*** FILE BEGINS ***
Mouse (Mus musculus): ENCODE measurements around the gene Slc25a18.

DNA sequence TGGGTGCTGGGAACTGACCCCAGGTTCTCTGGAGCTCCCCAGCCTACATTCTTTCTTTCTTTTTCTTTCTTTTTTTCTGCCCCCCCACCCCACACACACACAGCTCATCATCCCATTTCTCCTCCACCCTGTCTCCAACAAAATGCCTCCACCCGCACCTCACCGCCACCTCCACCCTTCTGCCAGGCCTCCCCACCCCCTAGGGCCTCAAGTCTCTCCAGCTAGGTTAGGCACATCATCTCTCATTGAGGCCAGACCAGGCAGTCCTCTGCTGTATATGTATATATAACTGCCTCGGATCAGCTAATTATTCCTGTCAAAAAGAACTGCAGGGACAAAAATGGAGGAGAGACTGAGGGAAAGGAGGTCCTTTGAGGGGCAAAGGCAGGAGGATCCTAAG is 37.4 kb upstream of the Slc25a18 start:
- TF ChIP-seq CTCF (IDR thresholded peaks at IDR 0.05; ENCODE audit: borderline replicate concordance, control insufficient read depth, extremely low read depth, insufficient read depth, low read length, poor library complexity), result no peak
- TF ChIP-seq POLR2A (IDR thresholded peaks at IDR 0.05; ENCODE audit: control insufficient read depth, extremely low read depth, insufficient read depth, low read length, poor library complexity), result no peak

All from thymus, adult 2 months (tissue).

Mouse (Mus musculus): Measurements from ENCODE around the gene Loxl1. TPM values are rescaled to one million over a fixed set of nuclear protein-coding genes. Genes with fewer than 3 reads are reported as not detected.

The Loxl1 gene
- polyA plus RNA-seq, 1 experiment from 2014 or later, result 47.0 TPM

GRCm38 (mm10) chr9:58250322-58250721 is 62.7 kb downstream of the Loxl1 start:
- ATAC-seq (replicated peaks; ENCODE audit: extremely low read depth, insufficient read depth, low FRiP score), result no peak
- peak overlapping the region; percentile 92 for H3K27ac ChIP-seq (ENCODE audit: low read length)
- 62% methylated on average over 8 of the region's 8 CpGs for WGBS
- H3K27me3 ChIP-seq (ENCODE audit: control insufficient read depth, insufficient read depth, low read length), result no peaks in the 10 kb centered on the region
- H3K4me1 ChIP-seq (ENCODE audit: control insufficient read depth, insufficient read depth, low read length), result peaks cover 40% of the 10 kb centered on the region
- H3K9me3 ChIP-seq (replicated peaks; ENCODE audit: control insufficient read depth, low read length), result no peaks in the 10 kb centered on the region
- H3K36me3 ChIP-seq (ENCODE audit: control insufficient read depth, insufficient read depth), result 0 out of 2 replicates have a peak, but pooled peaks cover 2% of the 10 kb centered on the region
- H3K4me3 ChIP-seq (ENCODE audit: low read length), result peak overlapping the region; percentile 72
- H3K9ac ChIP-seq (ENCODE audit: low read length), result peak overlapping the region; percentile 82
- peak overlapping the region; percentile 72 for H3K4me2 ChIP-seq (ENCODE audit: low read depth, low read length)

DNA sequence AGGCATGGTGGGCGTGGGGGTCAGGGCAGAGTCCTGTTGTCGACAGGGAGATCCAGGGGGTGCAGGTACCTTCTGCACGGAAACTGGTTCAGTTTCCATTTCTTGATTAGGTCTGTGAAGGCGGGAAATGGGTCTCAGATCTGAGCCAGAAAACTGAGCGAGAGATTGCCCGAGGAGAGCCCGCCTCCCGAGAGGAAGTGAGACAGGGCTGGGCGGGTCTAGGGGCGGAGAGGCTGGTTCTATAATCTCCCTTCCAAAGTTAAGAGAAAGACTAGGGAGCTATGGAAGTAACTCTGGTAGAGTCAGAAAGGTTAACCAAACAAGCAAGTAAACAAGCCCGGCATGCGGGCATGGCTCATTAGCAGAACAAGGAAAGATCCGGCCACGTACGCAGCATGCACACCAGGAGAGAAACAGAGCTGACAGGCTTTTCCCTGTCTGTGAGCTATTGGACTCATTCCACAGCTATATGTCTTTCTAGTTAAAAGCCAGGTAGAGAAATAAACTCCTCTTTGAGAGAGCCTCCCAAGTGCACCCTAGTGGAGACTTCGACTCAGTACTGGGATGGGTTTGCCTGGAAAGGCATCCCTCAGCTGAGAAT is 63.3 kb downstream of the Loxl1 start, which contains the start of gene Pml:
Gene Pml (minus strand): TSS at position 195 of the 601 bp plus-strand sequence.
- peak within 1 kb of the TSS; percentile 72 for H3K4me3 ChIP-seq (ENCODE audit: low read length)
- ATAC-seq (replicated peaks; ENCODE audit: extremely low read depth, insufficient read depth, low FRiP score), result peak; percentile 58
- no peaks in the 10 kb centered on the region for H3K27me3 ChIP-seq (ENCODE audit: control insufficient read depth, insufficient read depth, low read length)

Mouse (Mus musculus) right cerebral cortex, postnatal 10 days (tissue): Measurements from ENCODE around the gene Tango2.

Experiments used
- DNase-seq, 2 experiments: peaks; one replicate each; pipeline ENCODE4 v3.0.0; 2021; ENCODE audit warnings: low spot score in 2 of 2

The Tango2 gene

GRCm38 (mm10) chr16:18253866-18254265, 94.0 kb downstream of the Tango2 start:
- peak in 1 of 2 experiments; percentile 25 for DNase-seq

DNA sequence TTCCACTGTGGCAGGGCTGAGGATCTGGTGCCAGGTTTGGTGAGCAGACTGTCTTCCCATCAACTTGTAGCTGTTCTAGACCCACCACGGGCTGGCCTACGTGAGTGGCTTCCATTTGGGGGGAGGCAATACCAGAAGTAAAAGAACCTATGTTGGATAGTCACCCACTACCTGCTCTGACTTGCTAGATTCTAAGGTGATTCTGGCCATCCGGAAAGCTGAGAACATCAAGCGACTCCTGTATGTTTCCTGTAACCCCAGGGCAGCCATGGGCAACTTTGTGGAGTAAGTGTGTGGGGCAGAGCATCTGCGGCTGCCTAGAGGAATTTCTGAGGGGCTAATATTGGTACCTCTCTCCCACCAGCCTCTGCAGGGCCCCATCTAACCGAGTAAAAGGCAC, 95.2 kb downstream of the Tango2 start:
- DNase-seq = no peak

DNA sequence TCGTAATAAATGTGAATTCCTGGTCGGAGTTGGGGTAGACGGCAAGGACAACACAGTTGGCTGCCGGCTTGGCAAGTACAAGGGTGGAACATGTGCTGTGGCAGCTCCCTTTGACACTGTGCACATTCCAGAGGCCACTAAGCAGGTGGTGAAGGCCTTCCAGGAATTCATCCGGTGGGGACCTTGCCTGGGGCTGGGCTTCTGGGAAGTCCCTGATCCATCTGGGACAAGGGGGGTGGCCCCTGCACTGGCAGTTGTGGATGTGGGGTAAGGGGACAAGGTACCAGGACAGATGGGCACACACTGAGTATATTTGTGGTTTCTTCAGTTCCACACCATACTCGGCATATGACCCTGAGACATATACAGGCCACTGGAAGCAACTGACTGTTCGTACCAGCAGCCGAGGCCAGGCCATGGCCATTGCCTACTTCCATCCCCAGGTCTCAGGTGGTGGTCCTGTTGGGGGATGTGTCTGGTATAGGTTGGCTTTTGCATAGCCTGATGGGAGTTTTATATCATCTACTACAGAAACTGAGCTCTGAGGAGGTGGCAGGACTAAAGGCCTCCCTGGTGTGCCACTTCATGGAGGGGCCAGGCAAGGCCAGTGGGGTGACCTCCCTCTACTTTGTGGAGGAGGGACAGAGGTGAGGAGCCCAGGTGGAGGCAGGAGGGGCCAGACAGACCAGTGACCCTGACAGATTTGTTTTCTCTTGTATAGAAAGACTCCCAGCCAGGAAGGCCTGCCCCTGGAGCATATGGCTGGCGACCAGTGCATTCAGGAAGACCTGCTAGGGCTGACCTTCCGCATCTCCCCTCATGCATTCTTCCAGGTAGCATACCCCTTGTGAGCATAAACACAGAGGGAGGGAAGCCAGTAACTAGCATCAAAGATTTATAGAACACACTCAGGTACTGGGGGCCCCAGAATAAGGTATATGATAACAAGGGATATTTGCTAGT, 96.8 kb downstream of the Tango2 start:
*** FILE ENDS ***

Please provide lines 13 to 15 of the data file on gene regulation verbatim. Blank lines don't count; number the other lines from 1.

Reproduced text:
- H3K27me3 ChIP-seq (ENCODE audit: control insufficient read depth, insufficient read depth, low read length), result no peaks in the 10 kb centered on the region
- H3K4me1 ChIP-seq (ENCODE audit: control insufficient read depth, insufficient read depth, low read length), result peaks cover 40% of the 10 kb centered on the region
- H3K9me3 ChIP-seq (replicated peaks; ENCODE audit: control insufficient read depth, low read length), result no peaks in the 10 kb centered on the region